|Paul Edmond Joseph Deltombe|
6 April 1881|
|Died||8 August 1971
It seems that nothing predestined Paul Edmond Joseph Deltombe, born on 6 April 1881 into a family of bureaucrats, for a career as a painter. He had never even seen a painting, he claimed when he entered secondary school, the Lycée Saint-Dié (Vosges), at the age of fourteen. The young student, however, did display a precocious taste and talent for drawing. His friend and biographer Roger Vrinat recalled that he ‘skipped’ his school breaks to go off and draw, and that he assisted his drawing professor in correcting his schoolmates’ exercises.1 With his baccalauréat in hand, the budding artist nevertheless wanted to study philosophy, a discipline that was more apt to satisfy his intellectual inclinations. A pressing health problem, however, prevented him from attending university, and so he chose painting instead.
In 1896 Deltombe entered the École des Beaux-Arts de Lille, where he was accepted in the studio of Pharaon de Winter, who had trained several generations of artists from the city, including Médéric Bottin, one of Deltombe’s first travelling companions. Following in his friend’s footsteps, Deltombe entered the École des Beaux-Arts de Paris in 1900. He studied for a time under Léon Bonnat, and later Tony Robert-Fleury, before managing to get himself expelled from the institution. Punished because of his early penchant for Impressionist art, he took refuge in the Académie de la Grande Chaumière, founded in 1902. There he met Henri Matisse, who had joined the Grande Chaumière to study sculpture under the tutelage of Antoine Bourdelle. The friendship that grew between them no doubt owed something to their common roots in the north of France.
‘Rejected’ by the Salon des Artistes Français, just as Gustave Courbet and Claude Monet had been in their day, Deltombe exhibited for several years at the Société Nationale de Beaux-Arts, before finding in the galleries of the Salon des Indépendants both the venue and the works of painter-friends to which he would remain faithfully attached throughout his life. The artists included Matisse, with whom Deltombe renewed earlier ties, and above all Paul Signac, the founder of the Indépendants, who introduced the artist to the friends who had been with him from the start, including the Vice-President of the Salon, Maximilien Luce, with whom Deltombe shared a number of stylistic affinities. In Deltombe, Signac found an enthusiastic collaborator for organising the yearly Salon des Indépendants. Appointed Deputy Secretary (1909), Secretary (1912), and General Secretary (1914), President Signac, in a letter dated 2 March 1931, congratulates his faithful collaborator on being appointed to the rank of Honorary Vice-President.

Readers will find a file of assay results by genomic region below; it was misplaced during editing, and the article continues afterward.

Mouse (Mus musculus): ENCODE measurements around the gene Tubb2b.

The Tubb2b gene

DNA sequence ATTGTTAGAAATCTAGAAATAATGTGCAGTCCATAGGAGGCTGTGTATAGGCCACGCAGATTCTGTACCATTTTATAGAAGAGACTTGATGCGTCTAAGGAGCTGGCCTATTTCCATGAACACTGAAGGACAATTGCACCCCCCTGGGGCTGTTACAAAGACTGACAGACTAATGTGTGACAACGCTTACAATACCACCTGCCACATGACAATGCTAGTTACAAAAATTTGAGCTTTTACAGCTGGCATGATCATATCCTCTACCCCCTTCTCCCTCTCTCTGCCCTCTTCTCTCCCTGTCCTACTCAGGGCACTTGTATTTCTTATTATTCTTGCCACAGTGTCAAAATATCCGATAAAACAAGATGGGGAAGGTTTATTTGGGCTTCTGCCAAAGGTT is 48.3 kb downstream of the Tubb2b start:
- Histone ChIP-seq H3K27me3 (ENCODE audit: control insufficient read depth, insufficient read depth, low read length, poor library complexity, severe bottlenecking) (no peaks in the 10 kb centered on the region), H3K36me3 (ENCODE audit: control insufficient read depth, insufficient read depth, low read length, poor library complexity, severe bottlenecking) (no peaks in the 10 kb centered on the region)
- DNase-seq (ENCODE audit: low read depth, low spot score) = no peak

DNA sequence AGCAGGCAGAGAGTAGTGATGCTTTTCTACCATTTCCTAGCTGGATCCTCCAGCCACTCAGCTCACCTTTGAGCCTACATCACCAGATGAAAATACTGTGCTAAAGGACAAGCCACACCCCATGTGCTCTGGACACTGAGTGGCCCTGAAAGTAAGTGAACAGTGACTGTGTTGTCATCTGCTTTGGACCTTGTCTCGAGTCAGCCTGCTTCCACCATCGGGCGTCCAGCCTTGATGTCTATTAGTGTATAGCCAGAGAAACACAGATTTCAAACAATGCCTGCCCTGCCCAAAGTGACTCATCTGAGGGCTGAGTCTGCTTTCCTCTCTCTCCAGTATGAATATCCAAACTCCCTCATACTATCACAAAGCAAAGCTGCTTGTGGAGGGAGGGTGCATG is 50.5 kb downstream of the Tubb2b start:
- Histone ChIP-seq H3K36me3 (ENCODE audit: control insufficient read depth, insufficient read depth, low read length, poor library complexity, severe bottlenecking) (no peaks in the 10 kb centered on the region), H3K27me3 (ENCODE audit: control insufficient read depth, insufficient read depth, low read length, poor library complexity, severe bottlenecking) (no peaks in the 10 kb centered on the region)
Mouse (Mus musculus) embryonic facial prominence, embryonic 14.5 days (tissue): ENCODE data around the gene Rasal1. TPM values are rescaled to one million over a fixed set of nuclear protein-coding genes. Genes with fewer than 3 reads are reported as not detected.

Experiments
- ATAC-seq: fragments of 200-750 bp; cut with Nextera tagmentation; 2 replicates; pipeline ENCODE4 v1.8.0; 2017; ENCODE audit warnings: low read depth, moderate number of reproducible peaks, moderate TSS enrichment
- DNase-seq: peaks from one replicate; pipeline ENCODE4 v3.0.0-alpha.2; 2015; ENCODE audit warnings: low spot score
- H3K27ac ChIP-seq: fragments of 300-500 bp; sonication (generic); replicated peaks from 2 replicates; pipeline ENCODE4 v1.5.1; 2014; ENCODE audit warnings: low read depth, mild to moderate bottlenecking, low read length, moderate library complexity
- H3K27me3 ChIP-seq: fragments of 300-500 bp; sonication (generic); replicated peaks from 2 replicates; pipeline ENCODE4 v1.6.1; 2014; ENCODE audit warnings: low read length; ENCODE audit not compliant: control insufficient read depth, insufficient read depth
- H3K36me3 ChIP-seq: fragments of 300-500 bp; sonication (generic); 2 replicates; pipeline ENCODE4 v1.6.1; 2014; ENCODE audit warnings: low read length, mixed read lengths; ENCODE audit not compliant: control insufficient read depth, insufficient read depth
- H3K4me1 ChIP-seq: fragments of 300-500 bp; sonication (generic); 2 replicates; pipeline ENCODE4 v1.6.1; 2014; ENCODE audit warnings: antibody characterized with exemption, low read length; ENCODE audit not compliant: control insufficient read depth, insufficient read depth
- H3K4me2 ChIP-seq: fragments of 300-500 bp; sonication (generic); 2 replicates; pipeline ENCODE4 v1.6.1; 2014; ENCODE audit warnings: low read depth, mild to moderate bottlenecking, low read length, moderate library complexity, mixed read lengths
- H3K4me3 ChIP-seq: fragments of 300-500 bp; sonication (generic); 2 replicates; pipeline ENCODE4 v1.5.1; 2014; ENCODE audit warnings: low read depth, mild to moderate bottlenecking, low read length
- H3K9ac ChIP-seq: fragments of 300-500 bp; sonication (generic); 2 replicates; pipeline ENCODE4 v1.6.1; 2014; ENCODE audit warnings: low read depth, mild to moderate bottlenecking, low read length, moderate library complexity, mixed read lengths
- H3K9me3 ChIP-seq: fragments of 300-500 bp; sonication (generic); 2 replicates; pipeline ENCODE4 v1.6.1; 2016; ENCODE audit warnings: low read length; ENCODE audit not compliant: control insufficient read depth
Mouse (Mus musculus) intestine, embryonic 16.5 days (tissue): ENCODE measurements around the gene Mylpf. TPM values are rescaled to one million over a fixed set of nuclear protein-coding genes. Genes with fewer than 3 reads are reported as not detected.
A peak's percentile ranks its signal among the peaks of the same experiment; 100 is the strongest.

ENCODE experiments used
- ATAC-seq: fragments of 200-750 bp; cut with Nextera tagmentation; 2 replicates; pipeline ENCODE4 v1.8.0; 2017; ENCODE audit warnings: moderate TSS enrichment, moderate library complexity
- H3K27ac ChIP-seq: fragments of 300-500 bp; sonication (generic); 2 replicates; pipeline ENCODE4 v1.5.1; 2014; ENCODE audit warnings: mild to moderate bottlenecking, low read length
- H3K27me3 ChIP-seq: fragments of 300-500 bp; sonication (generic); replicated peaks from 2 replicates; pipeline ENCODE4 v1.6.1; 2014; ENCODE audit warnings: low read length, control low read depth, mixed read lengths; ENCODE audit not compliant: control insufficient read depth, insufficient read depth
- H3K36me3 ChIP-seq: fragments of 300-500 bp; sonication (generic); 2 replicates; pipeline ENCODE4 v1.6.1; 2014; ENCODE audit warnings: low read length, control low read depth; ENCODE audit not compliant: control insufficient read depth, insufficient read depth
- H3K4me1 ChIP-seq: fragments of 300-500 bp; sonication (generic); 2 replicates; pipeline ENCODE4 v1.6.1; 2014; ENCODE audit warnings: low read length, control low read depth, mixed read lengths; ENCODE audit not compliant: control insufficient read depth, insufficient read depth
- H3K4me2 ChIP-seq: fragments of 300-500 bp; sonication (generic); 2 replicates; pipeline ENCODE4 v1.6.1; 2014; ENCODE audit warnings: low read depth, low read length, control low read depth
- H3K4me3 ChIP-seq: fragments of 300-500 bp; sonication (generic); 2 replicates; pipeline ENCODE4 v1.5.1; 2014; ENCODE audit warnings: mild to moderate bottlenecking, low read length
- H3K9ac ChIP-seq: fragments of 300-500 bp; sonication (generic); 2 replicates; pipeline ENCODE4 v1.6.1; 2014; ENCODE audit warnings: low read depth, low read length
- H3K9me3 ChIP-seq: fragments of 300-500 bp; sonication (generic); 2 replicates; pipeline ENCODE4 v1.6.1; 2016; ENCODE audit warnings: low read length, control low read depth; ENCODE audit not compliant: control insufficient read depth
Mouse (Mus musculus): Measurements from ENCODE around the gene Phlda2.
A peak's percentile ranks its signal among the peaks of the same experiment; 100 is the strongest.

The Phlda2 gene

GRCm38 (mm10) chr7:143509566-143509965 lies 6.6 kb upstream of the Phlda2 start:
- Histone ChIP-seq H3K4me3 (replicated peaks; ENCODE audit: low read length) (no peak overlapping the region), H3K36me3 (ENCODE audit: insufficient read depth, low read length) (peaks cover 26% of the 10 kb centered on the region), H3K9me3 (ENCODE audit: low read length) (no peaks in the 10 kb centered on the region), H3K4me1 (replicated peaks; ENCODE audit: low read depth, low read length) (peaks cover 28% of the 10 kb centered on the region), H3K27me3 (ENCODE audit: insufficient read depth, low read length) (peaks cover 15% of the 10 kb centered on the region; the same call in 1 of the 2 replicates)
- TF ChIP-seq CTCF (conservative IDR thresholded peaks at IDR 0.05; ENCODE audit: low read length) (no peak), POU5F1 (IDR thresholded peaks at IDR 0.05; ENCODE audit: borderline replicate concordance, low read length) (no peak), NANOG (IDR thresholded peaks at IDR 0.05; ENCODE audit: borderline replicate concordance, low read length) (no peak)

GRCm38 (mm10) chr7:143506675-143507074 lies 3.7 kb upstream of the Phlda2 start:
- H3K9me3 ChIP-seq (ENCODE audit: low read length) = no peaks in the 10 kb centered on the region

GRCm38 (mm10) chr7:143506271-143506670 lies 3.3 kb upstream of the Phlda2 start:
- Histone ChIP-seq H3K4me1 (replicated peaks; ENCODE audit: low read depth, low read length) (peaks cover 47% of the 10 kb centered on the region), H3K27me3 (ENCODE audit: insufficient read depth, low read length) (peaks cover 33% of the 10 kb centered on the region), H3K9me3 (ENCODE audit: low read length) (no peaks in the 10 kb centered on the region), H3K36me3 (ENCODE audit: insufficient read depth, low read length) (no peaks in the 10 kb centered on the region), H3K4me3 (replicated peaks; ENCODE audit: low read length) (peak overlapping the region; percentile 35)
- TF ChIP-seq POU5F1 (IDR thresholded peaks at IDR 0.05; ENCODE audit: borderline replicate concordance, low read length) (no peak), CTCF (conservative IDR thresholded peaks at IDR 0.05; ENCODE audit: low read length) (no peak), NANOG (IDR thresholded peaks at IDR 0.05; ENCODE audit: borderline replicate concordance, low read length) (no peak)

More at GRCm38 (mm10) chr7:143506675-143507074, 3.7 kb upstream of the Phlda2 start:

Fauvist and Pointillist influences
From his very first appearance at the Salon des Indépendants, in 1902, Deltombe proved open to the latest trends in modern art. At that particular show, the famous collector Yvan Morozov bought one of his paintings. Deltombe rubbed shoulders with Matisse at the Académie de la Grande Chaumière, and through the older painter found himself in the thick of it when the Fauves created a stir at the 1905 Salon d’Automne, where he was also showing. They made a clear impact on Deltombe’s contemporary still lifes. There he displays a genuine audacity in terms of colour. His Nature morte à l’aubergine, for example, probably would not look out of place in the ‘lions’ den’ of Fauvist artists. Against the picture’s intense colours, he sets the restraint of the layout and the rigour of the composition. This way of constructing his works led one critic of the time to compare his still lifes to earlier ones by Paul Cézanne.
In 1912 Deltombe’s marriage to a woman from Nantes drew him to the Loire estuary. The following year he painted the Portrait de Madame Paul Deltombe à Pornichet. Meanwhile, he spent a few months in Italy, where he discovered the old masters. A token of this voyage of discovery and rite of passage is his Nature Morte au Buste de Donatello, which remains a composition without equal in his career. He painted it in the homeland of the Florentine sculptor before his precipitous return to Nantes: he served for four years in the army’s auxiliary services. Making the most of the situation, he and his wife founded three small tapestry studios to provide work for the wives of mobilised soldiers. Yvonne Deltombe taught her charges ‘point de Nantes’, or the Nantes stitch, an advanced technique for canvas which she invented and eventually patented after the war. Initially the only patterns she employed were the tapestry designs (cartoons) painted by her husband. The quality of her output, however, quickly drew commissions from other artists, and not insignificant ones, since major figures like Maurice Denis, Pierre Laprade, Félix Vallotton and Louis Valtat turned to the Deltombe studios a number of times to have their paintings transferred to a textile support. The Deltombes’ cartoons and tapestries were exhibited together several times at the Galerie Druet and the Galerie Georges Petit between 1917 and 1926.